Rytis Rainys, Director of the National Cyber ​​Security Center, is not sure about the security of online voting.
“Fears about cyber security are one of the main reasons why this process stops,” he said. – These fears are not only justified but also based on facts, mass incidents that we have in Lithuania.”

LRT.lt – Internetu balsuojanti estė: tai nepalanku kai kurioms partijoms (February 28, 2019)

Online Voting And National Security

When Deloitte studied cybersecurity as it relates to elections for Australia, they found

The main concern is not the actual damage that cyber attacks can cause to individual electoral system components, although it exposes the individual jurisdiction to significant reputational damage. The bigger concern is that any reports of attempted or successful breaches gives adversaries the ability to sow doubt in the security and integrity of electoral processes.

Australia – Electoral Cyber Security Maturity Review: Whole of Nation Report (Deloitte Touche Tohmatsu report CN3550609 for the Department of Home Affairs – October 2018 – redacted)

So it’s not just that an online election can and will be attacked, it’s that the obscurity and lack of transparency of an online election opens it up to the opportunity of undermining trust in elections as a whole.

These are real threats.  Canada’s Centre for Cyber Security says

In 2018, half of all advanced democracies holding national elections had their democratic process targeted by cyber threat activity. This represents about a three-fold increase since 2015 and we expect the upward trend to continue in 2019.

2019 Update: Cyber Threats to Canada’s Democratic Process – Executive Summary

Online Voting Fails In Independent Testing

But even if you’re not convinced by the fact that the majority of computer scientists, and the majority of nations, and national security advisors are all against online voting, what about a real-world independent test?

Well, Switzerland fortunately has a legal framework in place that requires independent testing of proposed online voting solutions.

And when their online voting was independently examined (outside of the restrictions they had placed on the testing), it was found to be insecure. So they have withdrawn it.

Online Voting Fails When Deployed

Online municipal voting in Ontario failed in 2010 and again in 2018.

Home Computers Are Insecure

And remember you don’t just have to be concerned that the online voting code itself is insecure, people vote from their home computers, over the Internet to centralised servers.  Elections agencies have no control over the security of home computers and the Internet, and they have no control over when major security flaws will be discovered and patches will be released.  Such as for example the week of May 13th, 2019, when there was:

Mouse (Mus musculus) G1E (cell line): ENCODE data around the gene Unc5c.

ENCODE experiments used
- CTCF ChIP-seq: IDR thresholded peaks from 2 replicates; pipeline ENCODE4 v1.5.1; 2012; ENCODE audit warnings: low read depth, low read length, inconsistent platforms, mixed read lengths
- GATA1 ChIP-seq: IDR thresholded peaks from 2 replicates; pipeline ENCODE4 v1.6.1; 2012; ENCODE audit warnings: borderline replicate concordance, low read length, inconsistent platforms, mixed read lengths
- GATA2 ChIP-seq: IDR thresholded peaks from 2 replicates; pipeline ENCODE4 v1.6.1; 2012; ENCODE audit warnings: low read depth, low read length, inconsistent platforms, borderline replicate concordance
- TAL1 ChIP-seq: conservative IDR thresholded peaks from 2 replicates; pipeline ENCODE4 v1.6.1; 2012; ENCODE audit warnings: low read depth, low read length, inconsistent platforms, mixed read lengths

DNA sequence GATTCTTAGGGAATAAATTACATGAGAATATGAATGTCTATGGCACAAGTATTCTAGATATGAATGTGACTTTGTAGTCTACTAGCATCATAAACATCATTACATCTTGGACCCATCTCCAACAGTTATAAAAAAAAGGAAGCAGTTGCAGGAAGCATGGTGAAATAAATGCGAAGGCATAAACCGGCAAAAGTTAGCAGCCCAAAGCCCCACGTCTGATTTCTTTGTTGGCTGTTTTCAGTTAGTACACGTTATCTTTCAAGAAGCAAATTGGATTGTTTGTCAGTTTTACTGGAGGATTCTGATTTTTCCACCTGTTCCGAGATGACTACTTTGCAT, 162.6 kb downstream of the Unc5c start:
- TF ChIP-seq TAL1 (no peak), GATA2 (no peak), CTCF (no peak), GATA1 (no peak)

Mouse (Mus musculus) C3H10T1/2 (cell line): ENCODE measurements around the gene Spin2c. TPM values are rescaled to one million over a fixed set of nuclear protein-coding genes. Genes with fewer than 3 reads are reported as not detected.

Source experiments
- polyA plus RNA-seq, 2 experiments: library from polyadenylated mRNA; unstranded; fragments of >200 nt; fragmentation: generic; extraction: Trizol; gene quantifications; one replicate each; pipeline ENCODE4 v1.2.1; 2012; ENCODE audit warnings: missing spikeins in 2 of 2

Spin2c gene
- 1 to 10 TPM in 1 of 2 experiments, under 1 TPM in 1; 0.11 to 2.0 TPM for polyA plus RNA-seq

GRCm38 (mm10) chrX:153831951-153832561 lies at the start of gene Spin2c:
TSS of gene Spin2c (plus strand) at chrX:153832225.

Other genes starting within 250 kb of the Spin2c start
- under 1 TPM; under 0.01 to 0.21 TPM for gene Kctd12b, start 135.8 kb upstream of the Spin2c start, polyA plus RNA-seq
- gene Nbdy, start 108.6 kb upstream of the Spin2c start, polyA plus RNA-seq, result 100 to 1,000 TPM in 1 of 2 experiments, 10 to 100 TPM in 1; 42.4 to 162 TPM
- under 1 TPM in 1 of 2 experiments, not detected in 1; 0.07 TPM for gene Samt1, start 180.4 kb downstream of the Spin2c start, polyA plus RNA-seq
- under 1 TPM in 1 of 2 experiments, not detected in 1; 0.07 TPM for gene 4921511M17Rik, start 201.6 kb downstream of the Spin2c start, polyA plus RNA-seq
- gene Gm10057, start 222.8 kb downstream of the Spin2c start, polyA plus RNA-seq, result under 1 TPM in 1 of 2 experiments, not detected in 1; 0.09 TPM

In fact, the US Computer Emergency Readiness Team (US-CERT) listed 99 (yes, ninety-nine) high-severity computer security vulnerabilities just for the week of May 13, 2019 alone.  And all of those computer security vulnerabilities, some of which will take weeks or months for consumers and organisations to patch (if ever), they all took place in the same week that Estonia opened its online voting on May 16th.  So you can be guaranteed that people were voting from insecure computers.

Vendors Control Most Internet Voting

And in addition to all of those factors, the reality in Canada and most other countries is that elections technology is created by third-party, for-profit vendors who shield their code and processes from inspection using intellectual property law.  This means elections are effectively outsourced to opaque third-party organisations.  I’ve written about this in the context of Ontario’s computer vote counting, and I would add that Ontario specifically stated their need to work closely with vendors

Throughout the planning phase, we worked closely with our vendors to establish accurate requirements, conduct necessary testing, determine support, and ensure the integrity of the election was never compromised. We were able to integrate vendors into the design and administration of the election, and we look forward to a strong working relationship with our vendors into the future.

Elections Ontario – Modernizing Ontario’s Electoral Process: Report on Ontario’s 42nd General Election June 7, 2018 – Section 2: Planning a Transformative Election, B. Building the Team, Vendors

Tell me, if you wanted to increase the connection that the public feels with its election system, if you wanted to bridge the gap between the public and its democratic system, would your first choice be less involvement of the public?  Because “integrating vendors” means removing the public from the inner workings of the election system itself.

And if you think at least the vendors must be experts in computer security, their record is abysmal.  In the 2007 Ohio EVEREST study, independent researchers found

“exploitable security weaknesses in all three vendors’ systems”

Ohio EVEREST Voting StudyStatement

Conclusion

With all that to consider, if you only have one takeaway from this entire blog post it is this:

you must demand public, independent, expert testing without restrictions before you place your confidence in online voting

Such testing has not taken place for the online voting in Ontario and Nova Scotia municipal elections.

There are too many other problems with online voting for me to summarize in what is already a long blog post, so I will conclude with two previous summaries I have done: